The fashion industry has been historically plagued with rumors of its unfair treatment of models. Last December, casting director James Scully, who works with Stella McCartney, Brandon Maxwell, and Tom Ford, among others, participated in a discussion for Business of Fashion's #bofvoices, where he told the crowd: "[The fashion industry is] so much more sadistic and so much more mean than you can believe." Unfortunately, it seems that his comments have quickly been proven: On Tuesday, Scully took to Instagram to express his dismay over the experiences certain models at Paris Fashion Week castings had, and Fashionista first reported on it. "I was very disturbed to hear from a number of girls this morning that yesterday at the Balenciaga casting Madia & Ramy (serial abusers) held a casting in which they made over 150 girls wait in a stairwell told them they would have to stay over 3 hours to be seen and not to leave," he wrote, noting that the brand's casting directors are notorious repeat-offenders. "In their usual fashion they shut the door went to lunch and turned off the lights, to the stairs leaving every girl with only the lights of their phones to see. Not only was this sadistic and cruel it was dangerous and left more than a few of the girls I spoke with traumatized."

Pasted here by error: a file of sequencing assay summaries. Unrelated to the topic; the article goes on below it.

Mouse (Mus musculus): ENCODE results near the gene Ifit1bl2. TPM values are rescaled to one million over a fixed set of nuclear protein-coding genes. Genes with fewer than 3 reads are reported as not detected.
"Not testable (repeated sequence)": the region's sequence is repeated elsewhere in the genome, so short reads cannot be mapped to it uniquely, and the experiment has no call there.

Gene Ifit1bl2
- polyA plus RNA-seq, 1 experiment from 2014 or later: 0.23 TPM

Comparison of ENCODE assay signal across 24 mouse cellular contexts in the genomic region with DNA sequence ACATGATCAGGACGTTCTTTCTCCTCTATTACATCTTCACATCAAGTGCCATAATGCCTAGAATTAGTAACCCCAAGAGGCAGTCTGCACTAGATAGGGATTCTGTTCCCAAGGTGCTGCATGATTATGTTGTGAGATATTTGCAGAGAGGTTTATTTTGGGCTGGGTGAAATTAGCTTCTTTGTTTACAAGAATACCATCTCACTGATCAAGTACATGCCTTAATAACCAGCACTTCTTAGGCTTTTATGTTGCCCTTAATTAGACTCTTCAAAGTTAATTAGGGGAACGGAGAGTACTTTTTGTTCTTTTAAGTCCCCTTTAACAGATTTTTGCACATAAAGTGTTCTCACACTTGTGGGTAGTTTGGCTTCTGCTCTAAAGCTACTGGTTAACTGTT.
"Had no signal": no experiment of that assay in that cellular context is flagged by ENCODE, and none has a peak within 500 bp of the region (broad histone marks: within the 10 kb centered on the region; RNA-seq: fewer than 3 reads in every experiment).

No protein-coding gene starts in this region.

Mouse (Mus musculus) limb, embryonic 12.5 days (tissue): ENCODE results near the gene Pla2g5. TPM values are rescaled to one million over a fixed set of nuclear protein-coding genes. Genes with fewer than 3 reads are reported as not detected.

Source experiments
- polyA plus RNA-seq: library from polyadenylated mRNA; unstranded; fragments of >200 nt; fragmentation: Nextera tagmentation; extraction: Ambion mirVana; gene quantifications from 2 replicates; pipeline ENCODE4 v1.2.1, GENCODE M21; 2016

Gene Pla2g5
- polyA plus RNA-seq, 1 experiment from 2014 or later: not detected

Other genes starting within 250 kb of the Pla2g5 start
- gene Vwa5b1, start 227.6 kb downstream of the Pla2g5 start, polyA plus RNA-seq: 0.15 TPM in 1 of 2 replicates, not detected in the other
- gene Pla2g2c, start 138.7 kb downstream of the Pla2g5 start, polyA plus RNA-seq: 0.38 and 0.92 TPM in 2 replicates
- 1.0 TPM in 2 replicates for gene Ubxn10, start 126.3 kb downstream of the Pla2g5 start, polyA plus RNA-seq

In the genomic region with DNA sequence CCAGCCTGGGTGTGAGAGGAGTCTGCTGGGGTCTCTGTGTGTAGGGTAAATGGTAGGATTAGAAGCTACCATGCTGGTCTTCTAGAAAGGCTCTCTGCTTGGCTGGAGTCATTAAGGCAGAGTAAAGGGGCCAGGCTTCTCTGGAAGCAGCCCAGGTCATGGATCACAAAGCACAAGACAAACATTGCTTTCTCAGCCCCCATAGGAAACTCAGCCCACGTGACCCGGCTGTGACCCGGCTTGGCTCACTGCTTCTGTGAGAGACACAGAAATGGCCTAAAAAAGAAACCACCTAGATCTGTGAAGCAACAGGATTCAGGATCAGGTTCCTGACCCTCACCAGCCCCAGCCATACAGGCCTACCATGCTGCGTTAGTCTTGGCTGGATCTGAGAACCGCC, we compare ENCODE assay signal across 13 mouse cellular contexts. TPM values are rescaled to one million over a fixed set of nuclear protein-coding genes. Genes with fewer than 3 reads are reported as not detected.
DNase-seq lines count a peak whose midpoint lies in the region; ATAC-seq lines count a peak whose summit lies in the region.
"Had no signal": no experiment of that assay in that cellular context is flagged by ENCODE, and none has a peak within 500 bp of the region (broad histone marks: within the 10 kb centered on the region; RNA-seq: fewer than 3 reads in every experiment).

In addition to Balenciaga, Scully writes that Hermès and Elie Saab are responsible for treating models "like animals," and that he has "heard from several agents, some of whom are black that they have received mandate from Lanvin that they do not want to be presented with women of color." This claim is, of course, ironic, considering the brand's creative director, Bouchra Jarrar, is a woman of color. Balenciaga, however, responded to Scully's post. In a statement to Refinery29, the company said: "On Sunday, February 26, Balenciaga took notice of issues with the model castings carried out on that day. The house reacted immediately, making radical changes to the casting process, including discontinuing the relationship with the current casting agency. Additionally, Balenciaga sent a written apology to the agencies of the models who were affected by this specific situation, asking them to share it with them. Balenciaga condemns this incident and will continue to be deeply committed to ensure the most respectful working conditions for the models." Refinery29 has also reached out to the other brands whom Scully called out in his post for comment. Scully's caption has, of course, been met with applause. Leomie Anderson, a model who has long advocated for her colleagues of color and called out the industry for discriminatory practices, commented: "Means so much to have someone in the industry such as yourself speak up against the mistreatment of models." Joan Smalls replied: "Preach. Also you should be casting more just to bring more justice and equality to this industry. Hilary Rhoda, too, responded: "Love you James! You have ALWAYS done the right thing and that always stuck out in my mind about you. You've always been so kind, loving, respectful, and inclusive ❤ so thank you for that." He continued: "It's inconceivable to me that people have no regard for human decency or the lives and feelings of these girls, especially when too too many of these models are under the age of 18 and clearly not equipped to be here but god forbid well sacrifice anything or anyone for an exclusive right? If this behavior continues it's gonna be a long cold week in paris. Please keep sharing your stories with me and I will continue to to share them for you. It seems to be the only way we can force change and give the power back to you models and agents where it rightfully belongs. And I encourage any and all to share this post #watchthisspace." Why the industry treats models more as commodities than human beings remains baffling to all who work in and out of the fashion world. The unethical treatment of models is ironic, for without them, there would be no one to photograph and no one to dress (that is, if high-fashion brands stay committed to their unwavering pension for sticking to casting tall, thin, white women). But, as Scully writes, something needs to be done — now.